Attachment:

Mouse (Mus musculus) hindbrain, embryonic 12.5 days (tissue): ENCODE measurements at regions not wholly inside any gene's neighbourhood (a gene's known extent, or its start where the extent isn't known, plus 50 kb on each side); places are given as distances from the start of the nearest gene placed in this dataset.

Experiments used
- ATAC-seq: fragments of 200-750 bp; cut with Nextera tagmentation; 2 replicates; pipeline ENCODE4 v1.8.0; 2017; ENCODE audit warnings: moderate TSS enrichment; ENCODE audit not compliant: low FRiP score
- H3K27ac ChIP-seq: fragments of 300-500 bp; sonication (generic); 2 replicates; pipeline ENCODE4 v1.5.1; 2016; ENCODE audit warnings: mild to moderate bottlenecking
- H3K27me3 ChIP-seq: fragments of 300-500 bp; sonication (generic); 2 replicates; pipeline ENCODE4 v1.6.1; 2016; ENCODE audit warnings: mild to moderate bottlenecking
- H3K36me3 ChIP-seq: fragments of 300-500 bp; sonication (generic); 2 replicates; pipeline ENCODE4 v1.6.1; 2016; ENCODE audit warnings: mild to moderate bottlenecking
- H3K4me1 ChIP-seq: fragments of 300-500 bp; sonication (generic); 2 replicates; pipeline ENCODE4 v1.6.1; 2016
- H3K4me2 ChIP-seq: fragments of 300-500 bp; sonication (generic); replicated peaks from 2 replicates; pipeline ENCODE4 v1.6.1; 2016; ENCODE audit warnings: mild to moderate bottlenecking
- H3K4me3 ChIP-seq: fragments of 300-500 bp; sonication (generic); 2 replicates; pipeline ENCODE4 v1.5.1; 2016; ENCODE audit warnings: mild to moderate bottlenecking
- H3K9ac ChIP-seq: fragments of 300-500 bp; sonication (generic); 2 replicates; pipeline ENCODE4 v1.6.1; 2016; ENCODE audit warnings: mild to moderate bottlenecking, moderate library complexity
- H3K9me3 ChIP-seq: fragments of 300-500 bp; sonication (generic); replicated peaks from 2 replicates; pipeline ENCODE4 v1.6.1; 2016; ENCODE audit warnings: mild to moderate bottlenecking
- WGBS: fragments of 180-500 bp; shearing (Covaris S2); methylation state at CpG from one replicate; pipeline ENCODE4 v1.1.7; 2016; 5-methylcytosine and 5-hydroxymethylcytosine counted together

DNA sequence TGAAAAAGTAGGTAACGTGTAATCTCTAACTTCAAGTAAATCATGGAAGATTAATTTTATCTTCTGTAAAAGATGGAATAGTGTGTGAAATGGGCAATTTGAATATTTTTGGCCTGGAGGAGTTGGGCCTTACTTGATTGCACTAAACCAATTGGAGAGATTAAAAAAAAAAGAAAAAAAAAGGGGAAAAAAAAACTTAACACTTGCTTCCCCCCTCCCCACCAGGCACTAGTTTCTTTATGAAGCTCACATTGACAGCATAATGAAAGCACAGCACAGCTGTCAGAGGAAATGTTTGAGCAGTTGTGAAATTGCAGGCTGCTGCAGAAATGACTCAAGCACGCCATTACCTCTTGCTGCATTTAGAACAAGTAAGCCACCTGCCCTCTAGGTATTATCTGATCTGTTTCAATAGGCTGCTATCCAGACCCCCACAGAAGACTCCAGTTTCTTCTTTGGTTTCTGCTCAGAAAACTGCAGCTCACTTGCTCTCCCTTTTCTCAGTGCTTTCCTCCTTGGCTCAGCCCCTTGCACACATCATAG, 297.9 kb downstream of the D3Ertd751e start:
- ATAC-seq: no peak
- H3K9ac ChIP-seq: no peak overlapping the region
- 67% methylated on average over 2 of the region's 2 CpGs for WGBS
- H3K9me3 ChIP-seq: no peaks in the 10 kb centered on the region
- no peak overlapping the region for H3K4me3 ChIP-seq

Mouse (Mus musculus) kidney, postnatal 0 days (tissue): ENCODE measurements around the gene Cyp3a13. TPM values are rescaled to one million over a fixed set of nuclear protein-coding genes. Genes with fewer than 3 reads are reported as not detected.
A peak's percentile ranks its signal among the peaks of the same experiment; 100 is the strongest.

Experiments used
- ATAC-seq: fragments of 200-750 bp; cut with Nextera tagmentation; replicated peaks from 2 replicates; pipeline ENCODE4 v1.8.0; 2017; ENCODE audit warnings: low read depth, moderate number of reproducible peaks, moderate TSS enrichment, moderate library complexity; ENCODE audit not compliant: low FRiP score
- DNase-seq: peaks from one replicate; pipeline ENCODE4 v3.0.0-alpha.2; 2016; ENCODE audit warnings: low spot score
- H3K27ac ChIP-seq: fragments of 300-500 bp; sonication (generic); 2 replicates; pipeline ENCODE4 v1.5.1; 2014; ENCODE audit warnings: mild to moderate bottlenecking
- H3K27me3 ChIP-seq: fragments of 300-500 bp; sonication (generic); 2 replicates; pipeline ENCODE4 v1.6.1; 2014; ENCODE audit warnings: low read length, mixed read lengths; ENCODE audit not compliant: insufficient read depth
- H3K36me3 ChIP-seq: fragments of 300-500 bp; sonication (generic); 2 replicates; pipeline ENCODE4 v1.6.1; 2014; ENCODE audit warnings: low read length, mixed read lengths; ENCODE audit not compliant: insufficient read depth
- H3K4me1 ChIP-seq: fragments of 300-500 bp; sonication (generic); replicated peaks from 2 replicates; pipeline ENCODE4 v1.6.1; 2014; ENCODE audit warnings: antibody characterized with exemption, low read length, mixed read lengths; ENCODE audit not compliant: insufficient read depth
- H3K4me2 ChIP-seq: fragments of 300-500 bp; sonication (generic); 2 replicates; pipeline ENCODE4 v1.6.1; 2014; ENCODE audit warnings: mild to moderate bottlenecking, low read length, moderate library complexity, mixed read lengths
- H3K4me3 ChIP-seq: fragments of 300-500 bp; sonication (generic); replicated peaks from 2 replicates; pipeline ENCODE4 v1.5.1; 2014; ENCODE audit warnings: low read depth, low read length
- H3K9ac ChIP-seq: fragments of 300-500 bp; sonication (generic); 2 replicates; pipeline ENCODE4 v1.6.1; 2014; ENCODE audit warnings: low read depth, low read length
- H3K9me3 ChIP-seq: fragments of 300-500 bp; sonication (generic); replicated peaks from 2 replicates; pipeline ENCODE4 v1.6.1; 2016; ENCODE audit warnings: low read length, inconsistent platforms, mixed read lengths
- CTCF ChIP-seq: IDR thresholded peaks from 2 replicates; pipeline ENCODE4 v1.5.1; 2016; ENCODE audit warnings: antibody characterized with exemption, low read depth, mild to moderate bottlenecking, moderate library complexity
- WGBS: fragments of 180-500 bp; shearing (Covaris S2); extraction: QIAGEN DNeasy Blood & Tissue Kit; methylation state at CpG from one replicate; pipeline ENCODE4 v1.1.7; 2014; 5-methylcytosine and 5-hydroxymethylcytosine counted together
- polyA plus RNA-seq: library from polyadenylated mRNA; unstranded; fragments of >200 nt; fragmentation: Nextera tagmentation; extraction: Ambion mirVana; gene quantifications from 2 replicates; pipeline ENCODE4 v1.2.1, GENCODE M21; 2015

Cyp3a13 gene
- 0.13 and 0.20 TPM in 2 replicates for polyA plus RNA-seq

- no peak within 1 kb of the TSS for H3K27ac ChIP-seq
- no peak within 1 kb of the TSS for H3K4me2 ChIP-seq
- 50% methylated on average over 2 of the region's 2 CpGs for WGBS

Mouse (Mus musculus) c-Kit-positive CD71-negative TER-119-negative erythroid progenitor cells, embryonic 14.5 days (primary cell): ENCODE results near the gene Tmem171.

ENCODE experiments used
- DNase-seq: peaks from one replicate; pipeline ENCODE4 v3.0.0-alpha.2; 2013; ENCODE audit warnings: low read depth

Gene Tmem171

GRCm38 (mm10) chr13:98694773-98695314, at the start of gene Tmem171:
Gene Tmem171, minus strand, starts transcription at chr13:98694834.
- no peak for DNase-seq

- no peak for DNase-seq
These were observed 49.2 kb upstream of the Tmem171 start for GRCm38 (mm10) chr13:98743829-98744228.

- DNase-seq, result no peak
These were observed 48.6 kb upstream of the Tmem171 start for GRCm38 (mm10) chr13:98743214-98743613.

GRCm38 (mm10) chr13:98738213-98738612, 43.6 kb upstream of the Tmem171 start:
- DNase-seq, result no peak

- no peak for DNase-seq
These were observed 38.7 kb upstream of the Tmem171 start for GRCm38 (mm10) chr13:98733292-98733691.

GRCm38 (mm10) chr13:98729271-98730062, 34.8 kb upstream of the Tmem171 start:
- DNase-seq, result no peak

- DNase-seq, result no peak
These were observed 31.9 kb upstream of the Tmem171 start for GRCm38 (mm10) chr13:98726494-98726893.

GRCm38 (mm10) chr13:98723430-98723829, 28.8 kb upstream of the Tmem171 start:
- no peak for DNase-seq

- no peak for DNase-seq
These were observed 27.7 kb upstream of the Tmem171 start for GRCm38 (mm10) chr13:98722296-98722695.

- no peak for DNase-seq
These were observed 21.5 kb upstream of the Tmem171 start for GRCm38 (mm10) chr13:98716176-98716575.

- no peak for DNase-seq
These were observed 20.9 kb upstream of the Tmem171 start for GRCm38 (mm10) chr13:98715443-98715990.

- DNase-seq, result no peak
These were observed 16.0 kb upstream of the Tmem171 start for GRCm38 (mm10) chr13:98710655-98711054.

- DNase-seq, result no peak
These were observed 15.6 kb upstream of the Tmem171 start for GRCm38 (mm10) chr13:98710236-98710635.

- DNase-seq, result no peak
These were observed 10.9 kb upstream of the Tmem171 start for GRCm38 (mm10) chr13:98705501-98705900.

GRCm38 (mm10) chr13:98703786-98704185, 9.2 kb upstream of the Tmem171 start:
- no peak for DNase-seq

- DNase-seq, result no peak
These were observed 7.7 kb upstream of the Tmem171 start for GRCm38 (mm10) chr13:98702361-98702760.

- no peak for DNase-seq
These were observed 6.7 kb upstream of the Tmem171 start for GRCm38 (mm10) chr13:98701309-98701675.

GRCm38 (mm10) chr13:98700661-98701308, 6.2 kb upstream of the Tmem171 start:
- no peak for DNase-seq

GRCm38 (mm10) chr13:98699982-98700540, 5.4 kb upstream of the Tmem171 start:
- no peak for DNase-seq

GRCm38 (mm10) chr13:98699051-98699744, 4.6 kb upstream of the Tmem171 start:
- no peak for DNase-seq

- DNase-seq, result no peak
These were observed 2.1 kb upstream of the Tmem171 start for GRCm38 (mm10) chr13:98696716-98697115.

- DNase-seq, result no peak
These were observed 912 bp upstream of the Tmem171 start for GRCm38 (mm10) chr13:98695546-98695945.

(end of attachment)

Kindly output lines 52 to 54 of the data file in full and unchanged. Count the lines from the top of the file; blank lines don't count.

- DNase-seq, result no peak

- no peak for DNase-seq
These were observed 38.7 kb upstream of the Tmem171 start for GRCm38 (mm10) chr13:98733292-98733691.